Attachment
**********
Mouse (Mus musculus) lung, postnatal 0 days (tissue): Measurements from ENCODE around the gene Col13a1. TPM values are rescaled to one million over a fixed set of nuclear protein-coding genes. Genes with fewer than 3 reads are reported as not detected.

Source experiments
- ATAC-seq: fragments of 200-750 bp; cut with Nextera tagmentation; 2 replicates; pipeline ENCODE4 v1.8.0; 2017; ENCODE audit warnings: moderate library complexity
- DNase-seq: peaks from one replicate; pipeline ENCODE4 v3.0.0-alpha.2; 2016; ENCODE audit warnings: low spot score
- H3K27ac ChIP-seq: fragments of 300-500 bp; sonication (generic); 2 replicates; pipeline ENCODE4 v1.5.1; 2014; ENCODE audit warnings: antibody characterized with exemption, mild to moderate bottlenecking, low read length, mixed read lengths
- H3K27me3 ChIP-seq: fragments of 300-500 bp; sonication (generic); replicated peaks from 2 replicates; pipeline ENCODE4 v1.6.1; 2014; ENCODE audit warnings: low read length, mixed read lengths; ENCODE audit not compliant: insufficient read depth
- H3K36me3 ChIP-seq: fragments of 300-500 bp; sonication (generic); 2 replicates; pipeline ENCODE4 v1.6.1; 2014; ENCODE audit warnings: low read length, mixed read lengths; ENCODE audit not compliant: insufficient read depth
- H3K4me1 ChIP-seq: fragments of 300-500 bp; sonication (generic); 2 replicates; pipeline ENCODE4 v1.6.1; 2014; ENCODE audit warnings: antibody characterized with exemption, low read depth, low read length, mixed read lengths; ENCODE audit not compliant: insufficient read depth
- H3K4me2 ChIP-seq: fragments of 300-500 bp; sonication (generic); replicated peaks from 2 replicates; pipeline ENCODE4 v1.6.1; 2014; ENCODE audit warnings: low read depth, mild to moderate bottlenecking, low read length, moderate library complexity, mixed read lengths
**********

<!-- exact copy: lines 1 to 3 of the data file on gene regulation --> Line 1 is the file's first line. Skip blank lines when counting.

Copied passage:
Mouse (Mus musculus) lung, postnatal 0 days (tissue): Measurements from ENCODE around the gene Col13a1. TPM values are rescaled to one million over a fixed set of nuclear protein-coding genes. Genes with fewer than 3 reads are reported as not detected.

Source experiments
- ATAC-seq: fragments of 200-750 bp; cut with Nextera tagmentation; 2 replicates; pipeline ENCODE4 v1.8.0; 2017; ENCODE audit warnings: moderate library complexity